In The Higher Power of Lucky, Lucky makes a list of good and bad traits in mothers. If you were to make a similar list for writers, what would be some of the traits listed in each column?
I suppose Bad Traits would be not making your bed, leaving dishes in the sink, letting your library books become overdue, watching junk TV at night, forgetting to make dinner, and eating too much Melba toast, beef jerky, and Mentos while playing computer solitaire or fooling around on facebook. Good traits are writing the damn book. I think we all struggle tremendously to stay in the Good Traits column, but sometimes we just find ourselves over there NOT writing the damn book. Probably because we’re human and vulnerable and scared to do it. Writers have to be the bravest people alive.

A series of questions about work habits:
Computer or long-hand?

First two drafts are longhand (#2 pencil on lined paper). Next three to five drafts in Word.
Coffee or tea?
Espresso or sometimes Gatorade.
Quiet office or music going?
Quiet, with snoring dog nearby.
Desk: neat or tidy?
Hmmm, neat or tidy, neat or tidy: I’m going to propose another category here. I’m actually over on the dark side, two-thirds of the way between chaos and anarchy.
Essential writing snack food:
Melba toast, beef jerky, Mentos.

Is there anything you wish I’d asked you? If so, what is it?
Yes, how about this: Q: Are you ever going to have a website? A blog?
A: Yes! The enormously talented Pamela Greene, a librarian f
riend, is just finishing my website design and it may be up by the time you are blogging this interview. The URL is I love reading blogs but will try to resist having one of my own because I know it will suck out the quality creative time (when I’m not playing computer solitaire or fooling around on facebook).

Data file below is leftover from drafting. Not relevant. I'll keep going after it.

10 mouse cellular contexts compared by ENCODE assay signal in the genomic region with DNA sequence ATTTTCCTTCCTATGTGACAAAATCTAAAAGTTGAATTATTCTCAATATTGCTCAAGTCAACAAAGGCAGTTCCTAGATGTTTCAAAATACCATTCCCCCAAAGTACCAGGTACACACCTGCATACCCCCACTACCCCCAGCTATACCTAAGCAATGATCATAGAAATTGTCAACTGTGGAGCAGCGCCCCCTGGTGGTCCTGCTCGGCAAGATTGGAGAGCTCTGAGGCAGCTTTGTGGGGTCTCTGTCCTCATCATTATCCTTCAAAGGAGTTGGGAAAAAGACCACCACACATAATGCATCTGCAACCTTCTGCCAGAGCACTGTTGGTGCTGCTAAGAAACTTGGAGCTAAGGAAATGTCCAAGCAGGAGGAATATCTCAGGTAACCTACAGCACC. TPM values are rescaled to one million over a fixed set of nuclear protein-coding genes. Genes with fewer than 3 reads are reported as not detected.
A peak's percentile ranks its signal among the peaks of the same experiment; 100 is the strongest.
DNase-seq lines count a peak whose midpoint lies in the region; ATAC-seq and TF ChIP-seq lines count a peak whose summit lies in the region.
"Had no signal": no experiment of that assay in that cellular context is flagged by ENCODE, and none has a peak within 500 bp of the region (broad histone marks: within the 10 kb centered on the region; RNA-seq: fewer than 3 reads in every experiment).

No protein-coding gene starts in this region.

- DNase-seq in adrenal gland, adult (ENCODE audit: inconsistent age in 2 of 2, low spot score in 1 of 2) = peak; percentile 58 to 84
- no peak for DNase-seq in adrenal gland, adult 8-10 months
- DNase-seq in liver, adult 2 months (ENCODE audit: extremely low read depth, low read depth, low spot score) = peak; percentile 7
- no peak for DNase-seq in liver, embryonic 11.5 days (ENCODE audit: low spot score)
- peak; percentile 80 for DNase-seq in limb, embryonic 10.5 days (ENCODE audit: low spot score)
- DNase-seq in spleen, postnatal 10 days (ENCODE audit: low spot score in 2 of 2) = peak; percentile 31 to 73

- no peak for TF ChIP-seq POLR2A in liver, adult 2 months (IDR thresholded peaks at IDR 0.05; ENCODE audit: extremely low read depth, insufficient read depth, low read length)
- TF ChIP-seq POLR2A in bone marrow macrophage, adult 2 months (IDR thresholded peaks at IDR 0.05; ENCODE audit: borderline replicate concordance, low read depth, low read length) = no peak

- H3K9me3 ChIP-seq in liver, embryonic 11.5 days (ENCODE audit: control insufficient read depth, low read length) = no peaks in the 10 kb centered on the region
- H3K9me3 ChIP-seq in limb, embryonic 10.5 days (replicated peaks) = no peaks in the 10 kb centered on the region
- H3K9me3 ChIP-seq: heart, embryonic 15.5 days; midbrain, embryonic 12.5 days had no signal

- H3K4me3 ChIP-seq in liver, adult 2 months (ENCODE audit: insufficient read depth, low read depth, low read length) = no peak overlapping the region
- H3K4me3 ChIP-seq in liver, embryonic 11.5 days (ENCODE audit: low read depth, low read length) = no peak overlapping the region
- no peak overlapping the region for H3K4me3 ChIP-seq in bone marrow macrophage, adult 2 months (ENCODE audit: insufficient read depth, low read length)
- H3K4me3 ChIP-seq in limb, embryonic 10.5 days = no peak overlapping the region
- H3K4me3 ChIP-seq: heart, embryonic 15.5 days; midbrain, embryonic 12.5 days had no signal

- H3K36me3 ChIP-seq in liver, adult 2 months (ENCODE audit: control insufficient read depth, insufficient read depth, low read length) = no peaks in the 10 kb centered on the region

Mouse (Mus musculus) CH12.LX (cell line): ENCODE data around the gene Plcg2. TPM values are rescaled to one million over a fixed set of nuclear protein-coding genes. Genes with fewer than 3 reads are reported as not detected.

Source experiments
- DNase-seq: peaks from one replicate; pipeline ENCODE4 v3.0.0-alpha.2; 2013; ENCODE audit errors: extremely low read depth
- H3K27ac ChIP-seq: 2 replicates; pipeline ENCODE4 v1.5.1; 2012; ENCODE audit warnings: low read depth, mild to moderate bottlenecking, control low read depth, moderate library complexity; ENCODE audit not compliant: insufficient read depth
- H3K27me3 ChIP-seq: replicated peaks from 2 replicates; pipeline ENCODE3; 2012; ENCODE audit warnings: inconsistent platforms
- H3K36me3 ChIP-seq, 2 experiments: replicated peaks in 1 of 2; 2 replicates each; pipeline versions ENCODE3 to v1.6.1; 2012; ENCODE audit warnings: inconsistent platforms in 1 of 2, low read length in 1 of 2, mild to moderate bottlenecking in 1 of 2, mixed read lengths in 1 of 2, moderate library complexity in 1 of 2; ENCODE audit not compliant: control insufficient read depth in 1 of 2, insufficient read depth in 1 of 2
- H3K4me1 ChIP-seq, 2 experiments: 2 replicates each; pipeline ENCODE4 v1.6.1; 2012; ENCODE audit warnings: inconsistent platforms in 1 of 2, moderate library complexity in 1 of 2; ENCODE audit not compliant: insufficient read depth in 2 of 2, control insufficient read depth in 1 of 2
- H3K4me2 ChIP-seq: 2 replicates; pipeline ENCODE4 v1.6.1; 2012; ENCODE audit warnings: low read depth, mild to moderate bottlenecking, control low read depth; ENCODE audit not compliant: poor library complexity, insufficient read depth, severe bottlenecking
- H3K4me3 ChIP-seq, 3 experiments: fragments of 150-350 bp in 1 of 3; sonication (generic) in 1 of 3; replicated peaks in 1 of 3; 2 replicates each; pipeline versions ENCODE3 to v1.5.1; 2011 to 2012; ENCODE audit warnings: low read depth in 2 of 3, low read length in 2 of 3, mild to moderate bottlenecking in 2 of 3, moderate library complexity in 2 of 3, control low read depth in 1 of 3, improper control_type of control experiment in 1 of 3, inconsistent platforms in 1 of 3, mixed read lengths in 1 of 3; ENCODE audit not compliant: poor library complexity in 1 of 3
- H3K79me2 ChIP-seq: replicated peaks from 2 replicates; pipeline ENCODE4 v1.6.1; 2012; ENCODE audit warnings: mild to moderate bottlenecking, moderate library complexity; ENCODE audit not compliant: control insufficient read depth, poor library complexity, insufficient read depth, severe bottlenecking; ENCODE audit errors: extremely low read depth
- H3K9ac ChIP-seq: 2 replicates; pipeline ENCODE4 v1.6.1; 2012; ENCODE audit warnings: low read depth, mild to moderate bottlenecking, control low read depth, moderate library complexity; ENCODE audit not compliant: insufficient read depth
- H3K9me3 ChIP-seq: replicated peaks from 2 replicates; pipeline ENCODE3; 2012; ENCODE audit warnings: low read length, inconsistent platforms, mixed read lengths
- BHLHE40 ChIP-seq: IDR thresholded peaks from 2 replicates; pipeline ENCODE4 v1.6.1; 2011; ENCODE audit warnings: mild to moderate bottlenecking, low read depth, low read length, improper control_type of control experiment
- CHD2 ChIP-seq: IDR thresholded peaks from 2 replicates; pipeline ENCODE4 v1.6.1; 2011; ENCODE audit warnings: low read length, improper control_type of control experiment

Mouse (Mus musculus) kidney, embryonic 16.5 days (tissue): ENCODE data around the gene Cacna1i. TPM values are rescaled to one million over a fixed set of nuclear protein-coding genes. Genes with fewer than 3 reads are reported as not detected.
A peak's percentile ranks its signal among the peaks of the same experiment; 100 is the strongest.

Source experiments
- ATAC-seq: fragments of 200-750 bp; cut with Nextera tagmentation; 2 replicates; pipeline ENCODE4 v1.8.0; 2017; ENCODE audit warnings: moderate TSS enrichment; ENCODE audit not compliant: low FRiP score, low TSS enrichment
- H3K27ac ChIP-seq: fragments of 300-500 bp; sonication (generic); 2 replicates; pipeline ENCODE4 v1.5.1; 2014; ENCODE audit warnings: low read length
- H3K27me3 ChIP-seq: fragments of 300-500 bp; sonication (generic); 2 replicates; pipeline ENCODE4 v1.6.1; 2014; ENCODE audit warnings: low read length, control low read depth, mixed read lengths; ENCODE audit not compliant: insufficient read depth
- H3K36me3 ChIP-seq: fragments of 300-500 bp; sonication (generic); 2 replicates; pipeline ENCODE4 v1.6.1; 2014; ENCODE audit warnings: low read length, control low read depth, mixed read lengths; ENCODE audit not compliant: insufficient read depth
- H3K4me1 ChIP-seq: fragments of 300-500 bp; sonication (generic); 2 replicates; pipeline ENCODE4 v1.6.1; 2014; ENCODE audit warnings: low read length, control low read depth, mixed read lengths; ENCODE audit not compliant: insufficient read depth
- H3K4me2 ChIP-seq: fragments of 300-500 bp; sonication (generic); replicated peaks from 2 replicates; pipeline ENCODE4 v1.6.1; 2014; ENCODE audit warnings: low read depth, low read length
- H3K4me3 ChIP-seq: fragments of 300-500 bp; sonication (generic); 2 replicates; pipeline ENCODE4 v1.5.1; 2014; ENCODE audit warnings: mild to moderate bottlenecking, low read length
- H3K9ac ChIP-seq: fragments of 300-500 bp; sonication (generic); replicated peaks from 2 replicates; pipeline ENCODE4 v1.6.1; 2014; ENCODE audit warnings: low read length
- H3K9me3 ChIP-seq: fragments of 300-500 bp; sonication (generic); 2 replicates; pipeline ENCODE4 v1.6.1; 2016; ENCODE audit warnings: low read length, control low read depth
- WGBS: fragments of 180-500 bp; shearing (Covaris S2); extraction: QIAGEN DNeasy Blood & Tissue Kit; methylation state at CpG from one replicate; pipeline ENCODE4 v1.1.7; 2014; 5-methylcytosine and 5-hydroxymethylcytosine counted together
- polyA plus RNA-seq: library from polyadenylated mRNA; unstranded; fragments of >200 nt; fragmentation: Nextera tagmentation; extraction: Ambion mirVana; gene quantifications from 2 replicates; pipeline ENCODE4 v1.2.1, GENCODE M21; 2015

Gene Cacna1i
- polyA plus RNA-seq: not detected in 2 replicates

If we promise not to set anything on fire, would you share a flaming dessert recipe with us?
Listen, you really do need to be careful! Have the lid of the pan handy in case the flames get too big. Okay, slice bananas in half lengthwise. Saute them in butter on both sides until nicely caramelized. Add sugar to pan and let it caramelize, too. Add a glug of cognac if you have it; otherwise, bourbon, brandy, or rum will do, but not Vodka. Do not worry about proportions; you will know what is right. Shake pan a bit. Averting your face, ignite the liquid with a match, shaking until flames die down. Serve with a scoop of ice cream. (Allow half a small banana or ¼ large banana per person.)

If my inept attempt at interviewing sweet Susan doesn’t satisfy you, feel free (you Seattle folks) to join me in dropping in on her presentation at University Bookstore-Mill Creek on Tuesday, March 10, 6:30 pm. Secret Garden Bookshop will be hosting Susan at a school visit on Wednesday so if you live in that end of town, they’ll have ample copies of signed books for you to buy.

Thanks to Susan for so graciously agreeing to be interviewed!

No Responses to “The Superlative Susan Patron”

  1. Kirby Larson

    There is no accounting for taste! However, I think Susan’s junk food picks seem very “Lucky-ish,” don’t you?

    I’m a red licorice gal, myself.

  2. kcushman

    Oooh, another Carolyn See fan. Living the Literary Life, Bird by Bird, and Ray Bradbury’s Zen and the Art of Writing are my favorite writing books. I pick them up and reread them whenever I need a boost. And snacks? I’m a nut girl, so much so that I no longer keep them in the house. Me and the squirrels, we like our nuts.